Scottish artist Sandy Smith has gotten loads of well-deserved press and internet buzz around his brilliant Computer Installations project, but his site showcases a ton of interesting tech and socially-tinged installation work, as well as some awesome insight into each piece from the artist himself.
For Computer Installations, including the obsolescent beauty of “Mauritian Sunset”, pictured below, he took old computer monitors, donated by his alma mater, the Glasgow School of Art, and turned them into gorgeous large-scale installation pieces.
Eye-grabbing from the front and equally intriguing from the back. I love the “technology behind the curtain” vibe; the allusion toward so many beautiful things whose veneer faces us while the nuts and bolts of how their allure is maintained is hidden. The door also intrigues me. You don’t have to travel around the outside of the entire piece to see both the gilded and the mechanical side; there’s a passageway right there in the middle, a portal, and Smith invites us to openly transverse between the two. This way we see the honest connection between the colourful light and all those dull, grey wires that are working so hard to create it. They might not be as pretty or as celebrated, but they’re responsible for all the shiny glory shimmering on the other side.
For “Green/Blue Horizontal”, inspired by the ubiquitous Windows wallpaper “Bliss”, he created a walk-in corner installation from more than 60 computers. Programmed to glow blue and green, people could walk inside the amazing luminescence created by the piece and find some bliss of their own.
But that’s just the beginning. In his own description of his installation work “Sapere Aude”, Smith’s flair for the written explanation really kicks in. This guy isn’t just an artistic bright light, he’s also self-deprecating and funny as hell:
“…we set forth our intention to work collaboratively in an exploration of Immanuel Kant’s essay ‘What is enlightenment’. It was a lofty project, and a beautiful proposal, where we would explore ‘why we make crap things with highbrow ideas.’ Not us personally, but everybody and us… It would be too impertinent to suggest that by merely attempting this process we have resolved anything so lofty as our intentions and ambition desired, but I put it to you that maybe, just maybe, that’s okay. This is not to excuse ourselves – you read me too literally. We like this shit. And thus maybe we should not seek to explain ourselves just too much, and instead ‘have courage to use your [our] own reason’. Or, as Kant paraphrased in the first paragraph of ‘What is enlightenment?’, Sapere aude.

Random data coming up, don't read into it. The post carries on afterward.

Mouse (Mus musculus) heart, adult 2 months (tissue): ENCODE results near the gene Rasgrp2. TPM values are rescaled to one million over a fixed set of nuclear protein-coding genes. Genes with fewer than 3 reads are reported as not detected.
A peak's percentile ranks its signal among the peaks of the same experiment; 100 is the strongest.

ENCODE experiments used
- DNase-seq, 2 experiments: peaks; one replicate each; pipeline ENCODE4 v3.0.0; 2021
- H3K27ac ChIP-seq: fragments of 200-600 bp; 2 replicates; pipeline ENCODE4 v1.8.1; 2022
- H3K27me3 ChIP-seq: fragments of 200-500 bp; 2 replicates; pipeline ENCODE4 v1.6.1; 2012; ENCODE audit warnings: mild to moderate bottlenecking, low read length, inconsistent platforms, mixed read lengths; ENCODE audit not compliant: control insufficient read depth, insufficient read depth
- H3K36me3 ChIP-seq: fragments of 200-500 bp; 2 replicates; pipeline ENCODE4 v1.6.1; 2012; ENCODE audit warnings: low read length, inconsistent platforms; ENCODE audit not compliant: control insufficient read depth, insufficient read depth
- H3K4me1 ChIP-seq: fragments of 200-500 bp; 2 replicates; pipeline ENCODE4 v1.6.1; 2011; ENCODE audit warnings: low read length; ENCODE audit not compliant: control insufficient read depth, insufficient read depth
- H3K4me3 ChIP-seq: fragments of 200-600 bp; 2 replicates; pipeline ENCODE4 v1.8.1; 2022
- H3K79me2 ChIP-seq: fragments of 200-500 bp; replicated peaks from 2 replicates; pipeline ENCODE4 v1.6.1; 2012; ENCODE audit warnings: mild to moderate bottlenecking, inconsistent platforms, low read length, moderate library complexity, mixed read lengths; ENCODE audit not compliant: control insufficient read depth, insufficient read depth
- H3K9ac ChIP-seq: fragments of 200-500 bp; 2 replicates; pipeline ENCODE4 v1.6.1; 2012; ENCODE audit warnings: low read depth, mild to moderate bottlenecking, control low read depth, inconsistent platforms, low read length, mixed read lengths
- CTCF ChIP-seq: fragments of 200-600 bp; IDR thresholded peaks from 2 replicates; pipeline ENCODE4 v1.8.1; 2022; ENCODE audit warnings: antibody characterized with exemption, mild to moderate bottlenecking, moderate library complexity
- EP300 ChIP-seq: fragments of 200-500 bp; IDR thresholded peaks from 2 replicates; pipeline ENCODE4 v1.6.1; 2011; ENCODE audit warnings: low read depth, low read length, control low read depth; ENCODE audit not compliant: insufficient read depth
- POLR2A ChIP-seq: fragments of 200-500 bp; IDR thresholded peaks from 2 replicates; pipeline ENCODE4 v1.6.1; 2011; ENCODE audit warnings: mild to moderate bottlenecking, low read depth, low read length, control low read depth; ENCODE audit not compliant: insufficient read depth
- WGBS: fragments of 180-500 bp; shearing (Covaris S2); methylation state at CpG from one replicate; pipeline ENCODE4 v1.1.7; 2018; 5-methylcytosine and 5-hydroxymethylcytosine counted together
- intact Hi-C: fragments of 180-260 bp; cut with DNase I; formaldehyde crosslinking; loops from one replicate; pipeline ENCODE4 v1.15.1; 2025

Kant. What a cunt.”
Seriously. How can you not love this dude?
For “Please Don’t Break My Heart”, he sculpturally constructed the phrase “All The Time I Was Making This I Was Thinking Of You” from 100 sheets of mounting board he super-glue together. Standing 2 metres tall but only 12 centimetres deep, the precarious fragility of the whole piece was intentional.
With that in mind, the picture below is the only one he has of the completed piece as it appeared at the exhibition opening. That night someone bumped into it and the whole thing collapsed. Oddly enough, I think, knowing what it spelled out in the first place, the broken down version is even more beautiful. A wonderful physical adaption to the tenuous nature of the sentiment it once spelled out. I also wonder if maybe, having built it to a dimension that made it so easy to topple, this was Smith’s secret intention the whole time.
For “All The Time I Was Making This I Was Thinking Of You”, part of the Studio Project 9 residency at Glasgow’s Market Gallery, Smith spent 18 hours a day placing 600 hand-made paper flowers and 1200 leaves onto four large trees. Sitting in the “meadow” between the four trees is an angular block, lit from within, whose perforations spell out “Every day in every way I am getting better and better”.
On his site Smith says “What’s it all about? The optimism, beauty and misplaced trust of striving to make Art contrasted with the puritan work ethic involved. Making a nice place to sit. Endeavour, arrogance, naivety, spontaneity, Dead Poets Society and art.”
Finally, in another project that sources from the deep well of the net’s collective emotional concious, the appropriately titled “Google Image Search” is a video installation consisting of two monitors. One displayed a single word, and the other displayed the top 20 image results for that word from Google.